An illustrated guide to illustrating elearning
Who doesn’t like cartoons? Illustrations are designed to break up large amounts of text, introducing fun and laughter into the process. More than any other type of television, I can still remember the cartoons that brought me so much joy as a child.
So it makes sense that illustration remains one of the major points of graphic design. Illustration itself pre-dates civilization – even cavemen were fans of drawing.
According to the dual-code theory, hypothesised by Allan Paivio in 1971, pictures are twice as memorable as text as they mean that the lesson imprints twice on the memory – once as a visual image, and again as a verbal association. As my childhood, cartoon-based memories will testify, illustrations really are a fun and memorable way to learn. They serve a real purpose, rather than just adding aesthetic value to a course. They also have a universal appeal that will ensure your lessons outlast page after page of instruction. Illustrations can simplify complex learning concepts as complicated ideas can be made in to tree diagrams, and charts, meaning that they’re easier for learners to understand, and, crucially, remember the lessons they’ve learnt.
There are so many ways to create illustration, I’ve used pen and pencils, as well as the more modern approaches involving digitally merging photos and drawings. I want to make sure that illustrations are so clear that the learner will be able to gain a large amount of knowledge in a short time.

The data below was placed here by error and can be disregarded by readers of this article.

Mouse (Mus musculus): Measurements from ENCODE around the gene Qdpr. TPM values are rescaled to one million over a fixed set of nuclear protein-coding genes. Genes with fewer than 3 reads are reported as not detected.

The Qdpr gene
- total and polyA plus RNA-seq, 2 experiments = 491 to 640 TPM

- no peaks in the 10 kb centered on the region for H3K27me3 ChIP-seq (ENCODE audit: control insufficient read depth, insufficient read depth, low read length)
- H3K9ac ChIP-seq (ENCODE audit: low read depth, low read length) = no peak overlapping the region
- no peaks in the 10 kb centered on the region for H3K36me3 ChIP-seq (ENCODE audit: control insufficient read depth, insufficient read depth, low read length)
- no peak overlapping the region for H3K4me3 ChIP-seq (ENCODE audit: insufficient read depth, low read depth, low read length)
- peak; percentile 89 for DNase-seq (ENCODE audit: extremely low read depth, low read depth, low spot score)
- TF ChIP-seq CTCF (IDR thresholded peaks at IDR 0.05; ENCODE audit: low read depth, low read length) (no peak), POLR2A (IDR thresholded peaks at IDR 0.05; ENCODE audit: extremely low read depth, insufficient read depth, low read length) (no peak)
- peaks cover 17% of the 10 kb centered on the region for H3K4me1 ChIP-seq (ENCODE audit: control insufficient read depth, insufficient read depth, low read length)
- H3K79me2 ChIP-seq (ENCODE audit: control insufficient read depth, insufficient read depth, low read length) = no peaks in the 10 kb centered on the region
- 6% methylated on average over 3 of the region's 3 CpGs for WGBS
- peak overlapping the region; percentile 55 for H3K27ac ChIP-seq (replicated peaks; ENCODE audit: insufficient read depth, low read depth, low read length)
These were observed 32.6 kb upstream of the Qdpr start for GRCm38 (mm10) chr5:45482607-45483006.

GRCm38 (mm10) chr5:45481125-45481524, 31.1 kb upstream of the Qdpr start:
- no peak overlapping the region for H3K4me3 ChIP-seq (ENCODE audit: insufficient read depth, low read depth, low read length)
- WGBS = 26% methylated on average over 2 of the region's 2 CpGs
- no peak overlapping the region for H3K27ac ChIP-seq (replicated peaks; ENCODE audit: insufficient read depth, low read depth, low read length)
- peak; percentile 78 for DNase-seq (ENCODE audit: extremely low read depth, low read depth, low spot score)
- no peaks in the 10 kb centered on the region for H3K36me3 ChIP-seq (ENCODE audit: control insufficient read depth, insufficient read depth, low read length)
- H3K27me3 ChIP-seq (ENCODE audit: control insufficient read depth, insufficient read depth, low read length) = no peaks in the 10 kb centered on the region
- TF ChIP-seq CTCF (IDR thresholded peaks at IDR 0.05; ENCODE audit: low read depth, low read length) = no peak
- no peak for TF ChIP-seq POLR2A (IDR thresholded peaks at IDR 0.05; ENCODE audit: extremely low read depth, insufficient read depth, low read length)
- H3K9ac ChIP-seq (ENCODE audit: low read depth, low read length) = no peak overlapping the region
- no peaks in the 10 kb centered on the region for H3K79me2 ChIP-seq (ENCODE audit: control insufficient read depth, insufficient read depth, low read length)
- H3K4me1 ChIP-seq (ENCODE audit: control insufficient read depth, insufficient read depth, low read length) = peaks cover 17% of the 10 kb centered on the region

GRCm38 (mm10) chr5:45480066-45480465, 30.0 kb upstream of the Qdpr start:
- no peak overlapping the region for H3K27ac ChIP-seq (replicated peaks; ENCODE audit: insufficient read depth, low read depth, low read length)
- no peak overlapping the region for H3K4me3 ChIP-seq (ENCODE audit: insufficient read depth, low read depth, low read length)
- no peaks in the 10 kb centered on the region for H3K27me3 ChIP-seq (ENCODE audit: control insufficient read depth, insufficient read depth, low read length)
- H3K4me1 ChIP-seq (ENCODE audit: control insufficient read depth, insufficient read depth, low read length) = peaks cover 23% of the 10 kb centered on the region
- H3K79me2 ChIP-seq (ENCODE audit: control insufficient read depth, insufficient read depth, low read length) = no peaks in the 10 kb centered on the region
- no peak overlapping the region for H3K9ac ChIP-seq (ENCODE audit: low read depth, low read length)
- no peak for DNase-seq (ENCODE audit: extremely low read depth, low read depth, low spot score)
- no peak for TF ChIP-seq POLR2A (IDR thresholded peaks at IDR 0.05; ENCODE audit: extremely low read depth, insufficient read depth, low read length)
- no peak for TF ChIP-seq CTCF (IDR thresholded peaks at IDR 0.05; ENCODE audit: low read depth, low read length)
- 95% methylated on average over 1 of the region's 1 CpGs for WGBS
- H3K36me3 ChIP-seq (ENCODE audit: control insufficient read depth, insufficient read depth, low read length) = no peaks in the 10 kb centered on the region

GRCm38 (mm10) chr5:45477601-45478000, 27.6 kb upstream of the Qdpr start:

When you first looked at this blog post, I’m sure your eye was drawn to the illustrations rather than the text itself. Illustration grabs the learner’s attention in a way that text can’t, and illustration can help to build the story-building process. Another benefit of illustration is that facial expressions it might be difficult to show in real life characters can be achieved very easily in illustrations. We can depict a vast range of expressions, as you can see below:
But how can drawings help to get learners engaged with an elearning course?
Using illustration is also good news for business, as well as learners. It’s a cost-effective solution, saving time and money that would otherwise be spent on expensive photo-shoots. There are ways to ensure that illustrations reflect branding by stylising the drawings and changing features such as the colour shapes and line-thickness.
When a client approaches me, there are a few steps I take to ensure that the end results will persuade any company of the value of illustration when it comes to elearning.
- The first thing I do is to go through the storyboard with the client’s brand guidelines and topics. It’s important to ensure that the style is in line with branding. In the past, I’ve worked with clients who have been reluctant to use illustration, fearing that it will mark a drastic break away from their brand. However, that’s really not the case. Mixing photography and illustration is a great way to ensure that illustration benefits, rather than damages, brand recognition
- Next, I try to put myself in learner’s shoes and read the content. For illustrations to be effective, they must start with real scenarios and real people. Once I’m sure that my designs will be compliant with branding guidelines, I start to look at the illustrations from the learner’s point of view. Is the target learner a teenager, middle aged or older? The severity of the subject matter is also important to bear in mind when creating illustrations for an elearning course, as it will affect the types of illustration required
Illustrations are one of the best ways to ensure that the lessons of your elearning course are straightforward and memorable. Including illustrations in elearning courses can be great for learners and brands alike.